We also spoke about the film’s effective creation and dissipation of suspense. As Helen walks home after the murder at the theatre she hears something. Arming herself with a heft tree branch she is relieved to discover the source of the sound was merely a rabbit. As Helen approaches the house she drops her door key and as she stoops to collect it we are afforded a glimpse of a man Helen does not see. Thankfully she reaches the front door and gains access to the house. This is not without a sense of foreboding though as Helen is being watched by various statutes and ‘faces’ in the furniture. Our concerns are made more concrete as it is soon revealed that someone has deliberately opened one of the windows whish the housekeeper Mrs Oates insists was earlier shut. Another moment of suspense is created as off-camera we hear Mrs Oates cry out as she walks out. The culprit – a bulldog- is soon revealed. Such switches (and those critiquing and supporting patriarchy) are part of the ‘rhythm’ of the film’s melodrama.
More specifically gothic tropes such as a woman carrying a candlestick exploring the space of the house also appear. While three women (Mrs Oates, Blanche and Helen) perform this action, only the heroine is actively investigating. Mrs Oates is seeking brandy in the cellar (which it is later revealed her employer Professor Warren has deliberately let her steal so that she will be incapacitated and unable to interfere in his crimes) and Blanche is simply retrieving her suitcase so she can leave. Helen alone is investigating by going looking for the missing Blanche. Shortly after Helen finds Blanche murdered, Steven appears on the scene and Helen is proactive in taking action – she utilises Mrs Oates’ candle trick to trick him into the cellar and lock the door. Interestingly other aspects of the heroine wearing a nightgown (see The Innocents 1961) is fulfilled by Blanche and later Mrs Warren who has places her house coat over her bedclothes when she shoots her stepson.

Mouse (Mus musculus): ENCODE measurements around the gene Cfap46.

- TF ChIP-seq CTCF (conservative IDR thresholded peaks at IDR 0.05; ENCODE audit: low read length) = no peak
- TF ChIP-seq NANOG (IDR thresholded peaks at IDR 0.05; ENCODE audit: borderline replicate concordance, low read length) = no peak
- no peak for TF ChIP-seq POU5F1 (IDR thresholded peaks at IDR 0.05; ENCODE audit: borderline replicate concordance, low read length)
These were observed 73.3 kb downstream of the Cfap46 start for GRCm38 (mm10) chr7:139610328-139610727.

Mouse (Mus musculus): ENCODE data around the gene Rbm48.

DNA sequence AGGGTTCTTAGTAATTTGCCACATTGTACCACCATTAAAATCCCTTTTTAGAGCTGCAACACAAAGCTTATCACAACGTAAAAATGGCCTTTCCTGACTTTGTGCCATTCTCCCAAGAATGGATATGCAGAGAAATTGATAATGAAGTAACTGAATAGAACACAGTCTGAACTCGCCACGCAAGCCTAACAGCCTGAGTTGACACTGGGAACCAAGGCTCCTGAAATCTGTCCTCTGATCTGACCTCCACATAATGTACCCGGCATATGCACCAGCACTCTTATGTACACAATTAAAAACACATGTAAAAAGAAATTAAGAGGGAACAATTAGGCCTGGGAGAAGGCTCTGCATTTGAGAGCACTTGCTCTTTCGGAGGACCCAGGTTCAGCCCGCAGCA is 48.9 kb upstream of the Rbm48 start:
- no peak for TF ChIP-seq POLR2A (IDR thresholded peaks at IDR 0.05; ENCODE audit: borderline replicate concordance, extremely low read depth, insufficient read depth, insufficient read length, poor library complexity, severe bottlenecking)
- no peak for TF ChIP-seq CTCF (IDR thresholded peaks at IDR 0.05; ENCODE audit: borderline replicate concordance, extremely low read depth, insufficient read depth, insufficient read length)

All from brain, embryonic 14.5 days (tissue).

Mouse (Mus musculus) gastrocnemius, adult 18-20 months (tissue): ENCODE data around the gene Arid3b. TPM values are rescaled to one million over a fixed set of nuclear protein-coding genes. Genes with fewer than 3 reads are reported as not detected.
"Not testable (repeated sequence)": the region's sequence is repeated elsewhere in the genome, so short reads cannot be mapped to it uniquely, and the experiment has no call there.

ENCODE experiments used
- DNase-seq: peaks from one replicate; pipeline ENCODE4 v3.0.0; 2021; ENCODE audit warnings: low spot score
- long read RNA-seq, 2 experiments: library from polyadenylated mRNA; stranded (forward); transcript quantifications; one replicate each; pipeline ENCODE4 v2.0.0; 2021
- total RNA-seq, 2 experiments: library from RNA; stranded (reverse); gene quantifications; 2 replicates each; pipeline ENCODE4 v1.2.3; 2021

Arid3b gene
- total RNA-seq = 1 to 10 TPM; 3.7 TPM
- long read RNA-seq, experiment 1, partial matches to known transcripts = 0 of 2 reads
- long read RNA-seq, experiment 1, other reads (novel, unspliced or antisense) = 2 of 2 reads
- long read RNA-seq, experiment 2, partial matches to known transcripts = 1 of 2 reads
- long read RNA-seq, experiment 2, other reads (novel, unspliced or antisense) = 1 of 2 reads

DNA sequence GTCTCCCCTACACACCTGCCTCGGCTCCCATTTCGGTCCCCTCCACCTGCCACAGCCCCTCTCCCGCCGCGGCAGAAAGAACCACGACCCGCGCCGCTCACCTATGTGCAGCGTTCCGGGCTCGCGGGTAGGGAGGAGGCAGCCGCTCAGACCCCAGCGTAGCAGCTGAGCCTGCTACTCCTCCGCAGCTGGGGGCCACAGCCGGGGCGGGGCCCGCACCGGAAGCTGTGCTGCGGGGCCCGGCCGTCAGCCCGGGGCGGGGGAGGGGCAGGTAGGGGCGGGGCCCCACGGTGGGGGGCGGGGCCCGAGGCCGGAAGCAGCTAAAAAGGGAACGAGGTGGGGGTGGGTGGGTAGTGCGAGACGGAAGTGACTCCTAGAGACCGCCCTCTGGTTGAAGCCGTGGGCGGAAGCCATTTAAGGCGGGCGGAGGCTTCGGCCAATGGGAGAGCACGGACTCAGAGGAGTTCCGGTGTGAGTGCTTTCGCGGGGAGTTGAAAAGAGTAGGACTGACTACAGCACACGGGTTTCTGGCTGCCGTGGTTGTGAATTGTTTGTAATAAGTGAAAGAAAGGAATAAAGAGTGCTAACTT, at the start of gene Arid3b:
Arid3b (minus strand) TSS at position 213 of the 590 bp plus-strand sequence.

Staircases also play an important role. We noted the striking high angle shot which details Mrs Warren at the top of the staircase shooting her stepson several times. Her powerful position cats her as judge and executioner. More generally, character are often ascending and descending them. It is useful to bear in mind Mary Ann Doane’s comment on the staircase’s significance as a space of ‘transition’ (1987, pp. 135-6: https://melodramaresearchgroupextra.wordpress.com/2015/12/02/melodrama-reading-doanes-paranoia-and-the-specular/) We particularly noted the difference between the use of the huge front formal staircase (more usually used by the family) and the shadowy back stairs (for the servants). While the former were ascended a lot the back stairs were mostly descended. The fact the prominently placed mirror occupied liminal space by appearing half way up the formal staircase was also discussed. We found the killer POV shots occurring here especially tense, reminding us of Michael Powell’s Peeping Tom (1960) and Alfred Hitchcock’s Psycho (1960).